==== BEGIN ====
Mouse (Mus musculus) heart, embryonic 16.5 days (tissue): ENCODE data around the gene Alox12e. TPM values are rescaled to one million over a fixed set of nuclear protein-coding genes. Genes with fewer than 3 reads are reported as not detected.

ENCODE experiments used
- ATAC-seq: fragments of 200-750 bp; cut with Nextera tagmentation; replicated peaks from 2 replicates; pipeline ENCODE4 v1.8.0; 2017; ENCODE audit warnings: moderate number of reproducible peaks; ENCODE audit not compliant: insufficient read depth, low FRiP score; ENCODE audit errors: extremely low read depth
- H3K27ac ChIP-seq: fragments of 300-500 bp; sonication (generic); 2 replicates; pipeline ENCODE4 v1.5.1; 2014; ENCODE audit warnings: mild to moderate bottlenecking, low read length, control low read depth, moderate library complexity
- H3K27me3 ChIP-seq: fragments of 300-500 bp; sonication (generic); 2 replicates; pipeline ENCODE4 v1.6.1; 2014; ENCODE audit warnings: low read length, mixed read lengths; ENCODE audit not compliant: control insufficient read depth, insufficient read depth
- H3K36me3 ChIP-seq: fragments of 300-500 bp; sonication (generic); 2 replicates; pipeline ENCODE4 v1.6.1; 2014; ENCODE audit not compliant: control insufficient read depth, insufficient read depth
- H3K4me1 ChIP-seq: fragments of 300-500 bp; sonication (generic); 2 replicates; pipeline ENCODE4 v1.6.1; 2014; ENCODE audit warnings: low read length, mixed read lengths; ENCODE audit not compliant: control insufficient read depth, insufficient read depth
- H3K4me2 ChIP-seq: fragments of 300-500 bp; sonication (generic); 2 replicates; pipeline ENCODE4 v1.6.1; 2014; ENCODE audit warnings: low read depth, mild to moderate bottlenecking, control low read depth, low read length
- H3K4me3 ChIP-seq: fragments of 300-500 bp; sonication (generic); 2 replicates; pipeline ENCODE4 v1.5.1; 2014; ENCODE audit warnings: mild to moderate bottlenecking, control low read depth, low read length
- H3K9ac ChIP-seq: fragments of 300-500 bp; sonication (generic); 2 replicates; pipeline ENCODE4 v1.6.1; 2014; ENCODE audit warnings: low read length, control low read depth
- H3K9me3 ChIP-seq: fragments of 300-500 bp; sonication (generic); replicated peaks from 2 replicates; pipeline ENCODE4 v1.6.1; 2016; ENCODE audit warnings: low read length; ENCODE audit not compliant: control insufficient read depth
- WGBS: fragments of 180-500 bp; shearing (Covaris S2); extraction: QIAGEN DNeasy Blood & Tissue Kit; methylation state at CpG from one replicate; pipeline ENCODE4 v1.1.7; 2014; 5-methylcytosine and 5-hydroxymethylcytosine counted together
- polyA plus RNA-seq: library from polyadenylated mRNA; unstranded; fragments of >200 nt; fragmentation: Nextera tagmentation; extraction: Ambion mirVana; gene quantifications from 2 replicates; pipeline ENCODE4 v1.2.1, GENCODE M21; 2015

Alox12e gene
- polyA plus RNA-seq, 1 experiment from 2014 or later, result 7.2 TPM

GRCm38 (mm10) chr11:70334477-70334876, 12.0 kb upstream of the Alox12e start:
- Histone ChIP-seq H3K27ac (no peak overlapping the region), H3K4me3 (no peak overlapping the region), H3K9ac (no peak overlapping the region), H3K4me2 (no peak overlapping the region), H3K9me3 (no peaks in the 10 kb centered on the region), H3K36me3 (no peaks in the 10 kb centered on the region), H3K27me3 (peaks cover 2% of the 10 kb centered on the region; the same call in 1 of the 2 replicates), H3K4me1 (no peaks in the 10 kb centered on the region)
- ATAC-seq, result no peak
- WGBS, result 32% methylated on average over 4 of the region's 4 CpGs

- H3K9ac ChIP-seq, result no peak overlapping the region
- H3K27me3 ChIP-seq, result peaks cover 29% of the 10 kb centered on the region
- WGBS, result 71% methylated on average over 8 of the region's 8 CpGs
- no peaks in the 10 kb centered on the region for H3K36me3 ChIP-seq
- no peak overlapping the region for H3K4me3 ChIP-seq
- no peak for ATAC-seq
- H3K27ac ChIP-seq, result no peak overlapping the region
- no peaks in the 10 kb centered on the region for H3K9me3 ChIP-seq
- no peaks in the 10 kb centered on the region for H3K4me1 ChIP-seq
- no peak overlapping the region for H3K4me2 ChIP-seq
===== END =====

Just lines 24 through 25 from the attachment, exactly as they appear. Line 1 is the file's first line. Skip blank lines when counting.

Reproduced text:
- no peak overlapping the region for H3K4me3 ChIP-seq
- no peak for ATAC-seq